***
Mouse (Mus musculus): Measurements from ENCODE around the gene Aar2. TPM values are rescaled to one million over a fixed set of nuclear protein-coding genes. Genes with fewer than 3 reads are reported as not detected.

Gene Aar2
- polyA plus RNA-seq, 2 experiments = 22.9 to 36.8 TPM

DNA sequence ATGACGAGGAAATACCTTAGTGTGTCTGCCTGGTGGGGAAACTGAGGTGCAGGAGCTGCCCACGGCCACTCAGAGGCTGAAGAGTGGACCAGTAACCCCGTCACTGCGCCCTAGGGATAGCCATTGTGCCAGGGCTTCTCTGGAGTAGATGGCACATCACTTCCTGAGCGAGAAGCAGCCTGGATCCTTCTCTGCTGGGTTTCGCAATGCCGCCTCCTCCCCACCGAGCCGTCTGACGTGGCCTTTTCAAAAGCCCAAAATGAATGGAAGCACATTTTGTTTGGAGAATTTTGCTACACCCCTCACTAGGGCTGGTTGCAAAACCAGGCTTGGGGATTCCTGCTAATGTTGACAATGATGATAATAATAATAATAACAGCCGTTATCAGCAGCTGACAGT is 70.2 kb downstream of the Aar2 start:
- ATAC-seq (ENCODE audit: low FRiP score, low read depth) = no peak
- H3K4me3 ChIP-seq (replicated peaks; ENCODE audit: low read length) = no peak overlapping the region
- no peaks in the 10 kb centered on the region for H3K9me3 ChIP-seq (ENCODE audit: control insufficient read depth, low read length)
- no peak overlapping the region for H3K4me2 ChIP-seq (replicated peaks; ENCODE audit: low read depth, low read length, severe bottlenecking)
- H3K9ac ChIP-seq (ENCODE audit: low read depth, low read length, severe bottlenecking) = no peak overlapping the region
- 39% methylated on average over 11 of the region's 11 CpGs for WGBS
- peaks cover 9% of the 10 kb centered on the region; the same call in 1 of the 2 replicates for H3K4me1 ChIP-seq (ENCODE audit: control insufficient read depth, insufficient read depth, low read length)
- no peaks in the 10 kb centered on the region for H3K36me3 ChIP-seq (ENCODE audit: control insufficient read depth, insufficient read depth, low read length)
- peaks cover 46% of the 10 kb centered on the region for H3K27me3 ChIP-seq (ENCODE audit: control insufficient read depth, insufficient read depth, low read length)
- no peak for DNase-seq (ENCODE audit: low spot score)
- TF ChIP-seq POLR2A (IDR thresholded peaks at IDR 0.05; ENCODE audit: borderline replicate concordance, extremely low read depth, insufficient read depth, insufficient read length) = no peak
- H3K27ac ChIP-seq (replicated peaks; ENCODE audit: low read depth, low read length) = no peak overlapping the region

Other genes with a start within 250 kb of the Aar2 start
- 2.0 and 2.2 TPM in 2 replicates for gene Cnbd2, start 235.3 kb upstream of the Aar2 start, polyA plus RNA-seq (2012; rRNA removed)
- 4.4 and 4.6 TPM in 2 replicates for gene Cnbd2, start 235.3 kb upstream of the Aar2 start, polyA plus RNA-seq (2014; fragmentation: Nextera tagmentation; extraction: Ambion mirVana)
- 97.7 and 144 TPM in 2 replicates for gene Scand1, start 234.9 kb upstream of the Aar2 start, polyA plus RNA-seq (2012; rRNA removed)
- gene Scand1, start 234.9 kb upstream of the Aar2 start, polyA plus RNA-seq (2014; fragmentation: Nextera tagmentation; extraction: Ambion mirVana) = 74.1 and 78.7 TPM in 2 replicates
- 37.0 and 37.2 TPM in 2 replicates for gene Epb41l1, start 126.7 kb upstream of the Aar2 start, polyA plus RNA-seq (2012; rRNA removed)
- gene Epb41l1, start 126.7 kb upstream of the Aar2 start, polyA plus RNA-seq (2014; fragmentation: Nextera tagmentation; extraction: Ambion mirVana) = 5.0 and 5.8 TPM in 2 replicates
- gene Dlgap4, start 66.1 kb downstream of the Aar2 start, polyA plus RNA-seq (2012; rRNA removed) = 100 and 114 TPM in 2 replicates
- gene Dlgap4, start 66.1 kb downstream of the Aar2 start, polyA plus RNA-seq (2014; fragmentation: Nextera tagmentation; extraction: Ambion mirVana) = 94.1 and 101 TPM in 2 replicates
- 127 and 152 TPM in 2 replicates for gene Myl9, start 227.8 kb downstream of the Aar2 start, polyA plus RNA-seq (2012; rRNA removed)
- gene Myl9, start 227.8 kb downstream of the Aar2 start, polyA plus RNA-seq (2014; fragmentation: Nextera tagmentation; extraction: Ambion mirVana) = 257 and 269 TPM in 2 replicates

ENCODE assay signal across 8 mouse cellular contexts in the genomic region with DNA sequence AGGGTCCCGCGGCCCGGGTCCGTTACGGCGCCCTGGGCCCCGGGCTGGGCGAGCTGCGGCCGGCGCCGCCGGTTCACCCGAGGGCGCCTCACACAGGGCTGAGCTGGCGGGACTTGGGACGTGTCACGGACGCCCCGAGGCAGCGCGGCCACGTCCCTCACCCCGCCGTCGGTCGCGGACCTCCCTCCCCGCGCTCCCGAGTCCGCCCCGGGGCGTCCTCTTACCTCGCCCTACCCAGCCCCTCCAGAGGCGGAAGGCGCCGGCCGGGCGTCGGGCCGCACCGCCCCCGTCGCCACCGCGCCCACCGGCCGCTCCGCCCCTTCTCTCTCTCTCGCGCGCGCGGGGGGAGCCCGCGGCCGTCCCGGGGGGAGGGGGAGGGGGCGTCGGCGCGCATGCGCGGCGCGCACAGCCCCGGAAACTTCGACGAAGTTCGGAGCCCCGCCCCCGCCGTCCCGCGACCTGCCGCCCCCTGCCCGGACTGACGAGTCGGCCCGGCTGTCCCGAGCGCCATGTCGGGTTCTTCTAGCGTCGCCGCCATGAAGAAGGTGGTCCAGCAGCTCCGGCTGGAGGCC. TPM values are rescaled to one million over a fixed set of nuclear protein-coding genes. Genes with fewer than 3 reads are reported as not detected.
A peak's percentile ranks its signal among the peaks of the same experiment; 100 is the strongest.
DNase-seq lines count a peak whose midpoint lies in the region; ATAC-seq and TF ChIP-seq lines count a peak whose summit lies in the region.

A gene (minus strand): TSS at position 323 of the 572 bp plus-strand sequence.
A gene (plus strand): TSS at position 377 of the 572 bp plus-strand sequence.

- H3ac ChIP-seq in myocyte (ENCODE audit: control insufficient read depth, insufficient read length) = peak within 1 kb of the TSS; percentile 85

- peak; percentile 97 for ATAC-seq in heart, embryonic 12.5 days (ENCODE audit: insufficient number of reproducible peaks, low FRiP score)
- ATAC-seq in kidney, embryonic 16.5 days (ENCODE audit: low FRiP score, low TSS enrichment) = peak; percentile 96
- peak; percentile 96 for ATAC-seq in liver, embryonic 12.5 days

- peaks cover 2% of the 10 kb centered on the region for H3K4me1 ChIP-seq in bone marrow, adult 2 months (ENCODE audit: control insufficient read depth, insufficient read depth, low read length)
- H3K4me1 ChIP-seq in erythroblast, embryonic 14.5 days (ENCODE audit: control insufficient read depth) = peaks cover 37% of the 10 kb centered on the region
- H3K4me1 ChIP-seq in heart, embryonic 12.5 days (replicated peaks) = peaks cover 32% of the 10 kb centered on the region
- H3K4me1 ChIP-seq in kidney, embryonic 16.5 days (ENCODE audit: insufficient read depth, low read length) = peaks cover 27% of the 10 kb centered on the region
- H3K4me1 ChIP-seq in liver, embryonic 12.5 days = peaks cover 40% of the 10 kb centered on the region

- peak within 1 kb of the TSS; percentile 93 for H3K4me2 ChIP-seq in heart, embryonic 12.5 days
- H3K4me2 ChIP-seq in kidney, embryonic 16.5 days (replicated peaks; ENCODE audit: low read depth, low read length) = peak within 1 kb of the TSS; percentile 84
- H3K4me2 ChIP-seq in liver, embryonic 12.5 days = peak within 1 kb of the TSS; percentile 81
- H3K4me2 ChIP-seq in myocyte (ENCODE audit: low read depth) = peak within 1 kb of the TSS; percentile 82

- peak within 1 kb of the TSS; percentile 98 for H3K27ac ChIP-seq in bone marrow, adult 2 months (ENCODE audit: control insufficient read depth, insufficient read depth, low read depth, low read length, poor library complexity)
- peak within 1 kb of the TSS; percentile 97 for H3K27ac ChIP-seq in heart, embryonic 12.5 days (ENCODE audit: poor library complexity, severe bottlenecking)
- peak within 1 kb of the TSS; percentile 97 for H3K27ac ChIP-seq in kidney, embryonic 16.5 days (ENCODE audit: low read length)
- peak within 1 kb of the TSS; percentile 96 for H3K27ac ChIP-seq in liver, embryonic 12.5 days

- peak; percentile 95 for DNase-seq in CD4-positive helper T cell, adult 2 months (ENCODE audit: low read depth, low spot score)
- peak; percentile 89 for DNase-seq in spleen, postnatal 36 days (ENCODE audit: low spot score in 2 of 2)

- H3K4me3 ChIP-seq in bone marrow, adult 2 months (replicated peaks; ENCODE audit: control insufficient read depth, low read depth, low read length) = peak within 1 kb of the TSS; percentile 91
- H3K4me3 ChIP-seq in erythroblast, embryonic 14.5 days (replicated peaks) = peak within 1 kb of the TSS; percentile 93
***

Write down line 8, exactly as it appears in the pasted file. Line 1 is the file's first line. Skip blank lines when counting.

- no peak overlapping the region for H3K4me2 ChIP-seq (replicated peaks; ENCODE audit: low read depth, low read length, severe bottlenecking)